Anybody Wanna Buy a Heart?
To casual listeners, Anybody Wanna Buy a Heart? may sound like a total detour for K. Michelle. Such a verdict means one of two things: You haven’t been listening to K. Michelle very long, or if you have, you haven’t been paying close enough attention. As lovingly brash and vulgar as K. Michelle is, she’s always offered hints that she can be subtle. There are differences in terms of sound and tone, but ultimately, this is K. Michelle giving her softer side equal time.
The album does begin with some familiar terrain: K. Michelle singing about people being upset with her for saying the things they’re only thinking, and fuck them for that because only God can judge her.
Even if the subject matter seems standard (defiantly defensive), the theatrics of “Judge Me” make it the perfect opener. Its follow-up and the album’s first single, “Love ’Em All” remains equally the best introduction to the K. Michelle of 2014. Is a misandrist response to Chris Brown’s misogynistic “Loyal” sort of tit-for-tat? Maybe, though for years now R&B men have demeaned women in a genre traditionally about lifting them up in love. Who can blame K. Michelle for yelling a fuck you right back?
There is also noticeable bite in “Cry” as K. Michelle sings, “Feels so damn good to be cold, and I don’t even care if you know,” but it’s very much a country music-esque kiss-off. The other country-inspired standout, “God I Get It,” sounds like something the Country Music Awards would adore. Then again, Lionel Richie had a commercially successful country album and well...never mind.
As lovingly brash and vulgar as K. Michelle is, she’s always offered hints that she can be subtle.
When it comes to other new terrain for the Memphis native, one of my favorites is “Something About the Night.” Whereas many of her contemporaries are now chasing the goodness that is 1990s R&B, K. Michelle ventures back to some of the funk-lite fun of even earlier decades. K. Michelle said Anita Baker raved about when the legendary vocalist visited her during the recording of this album. I wonder if “Something About the Night” was the song she gushed about most. In my mind, Anita poured herself a glass of K.’s preferred brand of brown liquor and told her, “Gon’ and scat at this part, baby.”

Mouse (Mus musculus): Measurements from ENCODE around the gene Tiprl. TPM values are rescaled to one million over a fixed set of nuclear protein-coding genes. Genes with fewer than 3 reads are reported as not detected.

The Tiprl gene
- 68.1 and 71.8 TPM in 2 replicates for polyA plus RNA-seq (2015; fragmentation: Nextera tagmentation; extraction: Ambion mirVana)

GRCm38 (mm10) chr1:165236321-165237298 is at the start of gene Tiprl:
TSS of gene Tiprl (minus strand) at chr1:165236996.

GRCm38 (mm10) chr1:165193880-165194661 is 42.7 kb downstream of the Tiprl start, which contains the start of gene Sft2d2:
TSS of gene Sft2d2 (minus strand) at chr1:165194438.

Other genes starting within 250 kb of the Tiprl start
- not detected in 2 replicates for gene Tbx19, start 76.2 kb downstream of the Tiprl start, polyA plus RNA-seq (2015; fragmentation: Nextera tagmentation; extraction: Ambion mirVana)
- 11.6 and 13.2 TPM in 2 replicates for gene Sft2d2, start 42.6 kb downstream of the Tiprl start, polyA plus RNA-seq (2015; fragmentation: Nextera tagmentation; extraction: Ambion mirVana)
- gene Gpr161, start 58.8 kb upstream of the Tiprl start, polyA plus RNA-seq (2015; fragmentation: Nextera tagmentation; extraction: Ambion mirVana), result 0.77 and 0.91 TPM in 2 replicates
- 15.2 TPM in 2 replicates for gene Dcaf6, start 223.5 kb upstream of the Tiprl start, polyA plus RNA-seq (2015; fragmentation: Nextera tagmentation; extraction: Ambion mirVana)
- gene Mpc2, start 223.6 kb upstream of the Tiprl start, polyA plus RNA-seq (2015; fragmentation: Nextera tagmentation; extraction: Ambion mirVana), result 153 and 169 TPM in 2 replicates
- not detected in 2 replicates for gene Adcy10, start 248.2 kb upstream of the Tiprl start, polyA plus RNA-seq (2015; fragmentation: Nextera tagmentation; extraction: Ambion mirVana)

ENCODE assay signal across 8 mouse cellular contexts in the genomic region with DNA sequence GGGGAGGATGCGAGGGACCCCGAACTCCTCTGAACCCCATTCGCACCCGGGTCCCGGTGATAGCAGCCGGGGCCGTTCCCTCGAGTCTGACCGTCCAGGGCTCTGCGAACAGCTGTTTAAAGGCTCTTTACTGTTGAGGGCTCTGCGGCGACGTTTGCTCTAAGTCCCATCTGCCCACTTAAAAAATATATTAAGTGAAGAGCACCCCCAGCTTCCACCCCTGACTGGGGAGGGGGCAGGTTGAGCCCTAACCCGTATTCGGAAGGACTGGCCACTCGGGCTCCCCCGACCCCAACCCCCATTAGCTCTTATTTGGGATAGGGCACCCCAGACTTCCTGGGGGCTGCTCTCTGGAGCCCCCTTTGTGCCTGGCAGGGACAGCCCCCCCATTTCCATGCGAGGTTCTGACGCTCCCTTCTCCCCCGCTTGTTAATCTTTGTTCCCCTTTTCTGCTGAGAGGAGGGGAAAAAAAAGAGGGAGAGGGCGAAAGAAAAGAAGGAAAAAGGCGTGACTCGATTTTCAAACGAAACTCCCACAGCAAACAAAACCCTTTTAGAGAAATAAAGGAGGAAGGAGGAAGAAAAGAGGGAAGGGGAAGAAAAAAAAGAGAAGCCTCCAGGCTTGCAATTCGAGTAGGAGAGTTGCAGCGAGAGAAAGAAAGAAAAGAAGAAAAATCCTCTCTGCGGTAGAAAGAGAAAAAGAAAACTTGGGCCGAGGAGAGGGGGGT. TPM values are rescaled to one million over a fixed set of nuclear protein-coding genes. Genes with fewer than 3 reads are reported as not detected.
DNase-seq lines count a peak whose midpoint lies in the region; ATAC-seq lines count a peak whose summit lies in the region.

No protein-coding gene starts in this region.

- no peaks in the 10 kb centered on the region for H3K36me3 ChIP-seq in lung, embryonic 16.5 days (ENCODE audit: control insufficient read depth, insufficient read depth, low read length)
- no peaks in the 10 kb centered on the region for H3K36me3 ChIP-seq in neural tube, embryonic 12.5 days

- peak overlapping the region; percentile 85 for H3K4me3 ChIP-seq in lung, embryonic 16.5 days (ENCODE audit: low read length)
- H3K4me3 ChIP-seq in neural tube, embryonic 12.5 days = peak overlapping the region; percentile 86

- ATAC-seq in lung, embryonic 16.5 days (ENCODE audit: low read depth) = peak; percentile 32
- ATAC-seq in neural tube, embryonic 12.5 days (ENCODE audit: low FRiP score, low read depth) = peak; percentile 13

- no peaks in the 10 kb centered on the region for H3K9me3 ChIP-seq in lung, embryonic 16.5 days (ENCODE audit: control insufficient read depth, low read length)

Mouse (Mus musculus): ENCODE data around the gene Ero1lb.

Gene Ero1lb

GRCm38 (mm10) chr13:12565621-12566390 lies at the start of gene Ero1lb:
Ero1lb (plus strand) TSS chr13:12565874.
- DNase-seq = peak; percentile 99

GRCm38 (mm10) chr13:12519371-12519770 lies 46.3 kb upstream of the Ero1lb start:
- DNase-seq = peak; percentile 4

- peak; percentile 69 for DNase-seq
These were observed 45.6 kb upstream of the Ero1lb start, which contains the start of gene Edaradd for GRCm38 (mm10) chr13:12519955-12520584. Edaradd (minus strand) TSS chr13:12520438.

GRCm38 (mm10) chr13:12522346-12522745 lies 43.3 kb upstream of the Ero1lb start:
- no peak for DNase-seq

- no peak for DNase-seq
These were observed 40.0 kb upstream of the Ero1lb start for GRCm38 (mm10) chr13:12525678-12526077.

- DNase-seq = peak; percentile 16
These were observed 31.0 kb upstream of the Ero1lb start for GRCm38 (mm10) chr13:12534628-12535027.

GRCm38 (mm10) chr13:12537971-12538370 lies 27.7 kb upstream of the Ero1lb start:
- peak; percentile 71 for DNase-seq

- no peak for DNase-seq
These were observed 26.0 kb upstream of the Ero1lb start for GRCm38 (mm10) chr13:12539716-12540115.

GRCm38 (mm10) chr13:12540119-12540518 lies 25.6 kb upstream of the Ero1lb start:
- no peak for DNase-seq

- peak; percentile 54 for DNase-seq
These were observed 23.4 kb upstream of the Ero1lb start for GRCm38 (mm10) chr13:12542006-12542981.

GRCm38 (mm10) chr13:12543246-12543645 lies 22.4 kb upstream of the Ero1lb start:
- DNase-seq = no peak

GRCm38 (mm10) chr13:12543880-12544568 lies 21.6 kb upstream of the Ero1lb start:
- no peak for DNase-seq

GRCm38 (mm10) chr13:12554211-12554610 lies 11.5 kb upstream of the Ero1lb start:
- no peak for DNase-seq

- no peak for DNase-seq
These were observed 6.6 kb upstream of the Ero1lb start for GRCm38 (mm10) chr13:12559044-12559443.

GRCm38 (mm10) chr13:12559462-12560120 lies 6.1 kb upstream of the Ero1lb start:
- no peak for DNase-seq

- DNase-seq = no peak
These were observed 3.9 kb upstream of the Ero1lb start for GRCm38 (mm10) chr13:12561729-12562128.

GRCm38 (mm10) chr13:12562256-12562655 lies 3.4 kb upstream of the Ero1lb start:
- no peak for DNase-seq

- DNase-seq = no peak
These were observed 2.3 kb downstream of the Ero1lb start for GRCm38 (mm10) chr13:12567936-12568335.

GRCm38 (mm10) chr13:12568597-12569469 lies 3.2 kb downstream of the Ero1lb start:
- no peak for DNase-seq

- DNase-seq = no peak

Or maybe Anita’s favorite is the AWBAH’s second single, “Maybe Should I Call.” K. Michelle confirmed that the song, and the album at large, is about her past relationship with Idris Elba, but such a tidbit is trivial. What matters is that it is one of the strongest R&B singles released this year. Equally breathtaking is the J.U.S.T.I.C.E. League-produced “Miss You, Goodbye,” a song that showcases how much more fluid a vocalist K. Michelle is.
Given the artist in question, the ridiculous has to be represented. On “Drake Would Love Me,” K. Michelle sings: "Drake wouldn't leave me, he would keep me, never break his promises/I'd be the best he ever had, he'd be on his best behavior." So many Southern-based strippers are going to suck their teeth at such folklore. Jezebel’s Kara Brown described the song as “musical fan fiction.” Apt, though K. Michelle’s voice is in fantastic form here—no matter how fanatical she sounds.
For so long K. Michelle has had to shout to prove her worth as a singer and musician. Now that she’s netted great success, she’s been allotted creative freedom. She surely made the most of if.
Despite ABWAH not packing as hard a punch as we’re used to hearing from K. Michelle, she’s never been more impactful. It is an excellent album, and while it may have taken her longer than she’d like to make this known, it cannot be denied any longer: K. Michelle is leaps and bounds ahead of many of her peers. I am more excited than ever to see what she comes up with next.
Michael Arceneaux hails from Houston, lives in Harlem, and praises Beyoncé’s name wherever he goes. Follow him @youngsinick.